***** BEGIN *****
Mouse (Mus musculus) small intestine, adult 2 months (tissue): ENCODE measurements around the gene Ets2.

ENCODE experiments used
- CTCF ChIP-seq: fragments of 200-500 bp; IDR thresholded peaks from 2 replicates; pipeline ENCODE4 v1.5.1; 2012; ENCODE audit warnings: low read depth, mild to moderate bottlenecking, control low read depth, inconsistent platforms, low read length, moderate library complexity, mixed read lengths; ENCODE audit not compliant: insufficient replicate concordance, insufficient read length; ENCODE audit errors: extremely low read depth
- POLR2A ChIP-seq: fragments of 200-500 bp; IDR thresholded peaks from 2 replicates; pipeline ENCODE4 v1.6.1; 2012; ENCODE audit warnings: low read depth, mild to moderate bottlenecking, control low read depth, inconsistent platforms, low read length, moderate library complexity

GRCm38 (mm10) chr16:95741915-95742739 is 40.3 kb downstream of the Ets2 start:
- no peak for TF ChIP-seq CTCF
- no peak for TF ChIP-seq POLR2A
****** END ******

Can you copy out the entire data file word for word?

Mouse (Mus musculus) small intestine, adult 2 months (tissue): ENCODE measurements around the gene Ets2.

ENCODE experiments used
- CTCF ChIP-seq: fragments of 200-500 bp; IDR thresholded peaks from 2 replicates; pipeline ENCODE4 v1.5.1; 2012; ENCODE audit warnings: low read depth, mild to moderate bottlenecking, control low read depth, inconsistent platforms, low read length, moderate library complexity, mixed read lengths; ENCODE audit not compliant: insufficient replicate concordance, insufficient read length; ENCODE audit errors: extremely low read depth
- POLR2A ChIP-seq: fragments of 200-500 bp; IDR thresholded peaks from 2 replicates; pipeline ENCODE4 v1.6.1; 2012; ENCODE audit warnings: low read depth, mild to moderate bottlenecking, control low read depth, inconsistent platforms, low read length, moderate library complexity

GRCm38 (mm10) chr16:95741915-95742739 is 40.3 kb downstream of the Ets2 start:
- no peak for TF ChIP-seq CTCF
- no peak for TF ChIP-seq POLR2A